| We all experience self-interest to a certain degree; this seems to be some natural defense mechanism that keeps our bodies moving. This is nothing for anyone to be ashamed of, and it has nothing to do with the destructive behavior that we are talking about here. However, a line is crossed when someone makes the decision to employ force, fraud, coercion or manipulation to achieve their goals.

This is where it seems that the line between “selfishness” and “self-interest” should be drawn. If someone is not using aggressive, manipulative tactics to meet their needs and achieve their goals, then it is safe to say that no crime is being committed, no harm is being done. Every organization throughout history that has exploited people and made a mess of civilization has relied on violent and deceptive means to carry out this exploitation. Every menacing corporation that we see today has not risen to prominence on account of their contributions to society, but rather their ability to prevent their competitors from succeeding. Likewise, every despot and monarch on the face of the earth has been able to subjugate millions on account of the violence or manipulation that was used by themselves or their ancestors.

It seems to me that this way of doing business is not a result of human nature, but simply a consequence of our current establishment. These corporations typically get their way by using the arm of the State to tailor the marketplace according to their needs, which is why all of the biggest corporations always have armies of lobbyists. This is not only a deceptive maneuver, but it is also a violent one because all state demands are enforced under the threat of violence. Thus, allowing dominant corporations to maintain their dominance by legally paying a third party (government enforcers) to make trouble for their rising competition. This is why entrepreneurs have so much trouble competing with bigger corporations, regardless of how much value they offer the community.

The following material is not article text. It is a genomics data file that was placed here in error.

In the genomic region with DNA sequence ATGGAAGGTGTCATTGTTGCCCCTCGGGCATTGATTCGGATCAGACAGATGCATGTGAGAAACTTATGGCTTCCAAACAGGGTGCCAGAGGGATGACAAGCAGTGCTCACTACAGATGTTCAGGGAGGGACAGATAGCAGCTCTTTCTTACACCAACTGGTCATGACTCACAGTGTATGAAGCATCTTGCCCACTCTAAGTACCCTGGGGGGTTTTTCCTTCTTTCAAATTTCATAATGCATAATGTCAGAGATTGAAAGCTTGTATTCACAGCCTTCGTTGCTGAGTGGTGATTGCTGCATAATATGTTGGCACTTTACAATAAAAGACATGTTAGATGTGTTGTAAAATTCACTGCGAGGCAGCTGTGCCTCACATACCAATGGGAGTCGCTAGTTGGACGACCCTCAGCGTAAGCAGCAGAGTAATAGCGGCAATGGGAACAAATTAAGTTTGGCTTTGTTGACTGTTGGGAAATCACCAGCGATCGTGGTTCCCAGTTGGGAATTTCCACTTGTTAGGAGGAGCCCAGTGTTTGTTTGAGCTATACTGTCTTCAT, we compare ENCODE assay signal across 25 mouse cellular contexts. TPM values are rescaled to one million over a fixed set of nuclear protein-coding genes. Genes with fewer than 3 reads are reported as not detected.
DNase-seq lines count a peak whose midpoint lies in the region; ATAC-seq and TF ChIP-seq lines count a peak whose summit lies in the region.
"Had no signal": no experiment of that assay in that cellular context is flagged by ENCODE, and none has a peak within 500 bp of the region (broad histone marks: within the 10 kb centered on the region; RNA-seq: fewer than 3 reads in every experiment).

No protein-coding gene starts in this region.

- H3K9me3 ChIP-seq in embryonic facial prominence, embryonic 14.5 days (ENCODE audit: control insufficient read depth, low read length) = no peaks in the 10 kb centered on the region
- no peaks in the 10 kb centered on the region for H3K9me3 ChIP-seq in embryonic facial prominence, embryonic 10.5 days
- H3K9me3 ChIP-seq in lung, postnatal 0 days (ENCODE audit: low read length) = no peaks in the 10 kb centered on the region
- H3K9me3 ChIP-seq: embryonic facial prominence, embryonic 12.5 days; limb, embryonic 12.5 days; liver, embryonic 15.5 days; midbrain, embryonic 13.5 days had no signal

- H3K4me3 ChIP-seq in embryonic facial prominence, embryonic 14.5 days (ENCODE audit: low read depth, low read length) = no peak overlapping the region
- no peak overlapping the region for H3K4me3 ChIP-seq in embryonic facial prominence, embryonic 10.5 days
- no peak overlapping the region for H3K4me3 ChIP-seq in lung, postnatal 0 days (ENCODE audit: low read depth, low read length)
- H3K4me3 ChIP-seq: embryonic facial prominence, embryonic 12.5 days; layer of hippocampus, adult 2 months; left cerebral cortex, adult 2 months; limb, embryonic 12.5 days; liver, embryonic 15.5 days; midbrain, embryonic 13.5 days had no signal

The aforementioned actions are without a doubt selfish, as they show the blatant use of force, fraud and manipulation. However, everyone that starts a business with hopes of fulfilling their own self-interest is not behaving selfishly. Obviously, I’m sure that these aren’t the Oxford English definitions for these terms, but I felt that they would be perfect in describing how the ethical value of actions are dependent upon the use of aggression or manipulation.

It is extremely important that we make this distinction because self-interest is harmless and exhibited by most if not all human beings, while selfishness is defined by violence, fraud and other rare psychopathic behavior. By removing aggression and manipulation from our encounters with other people, we can actually create a world where win-win encounters are the standard for human interactions.

Win-win encounters are possible, but are unfortunately extremely rare, because our culture is only built to support win-lose encounters. Hitting people over the head and forcing them to do things is the only conflict resolution technique that is presently being used in our civilization. The only thing that ever changes is who’s holding the club. Read Entire Article

By John G. Vibes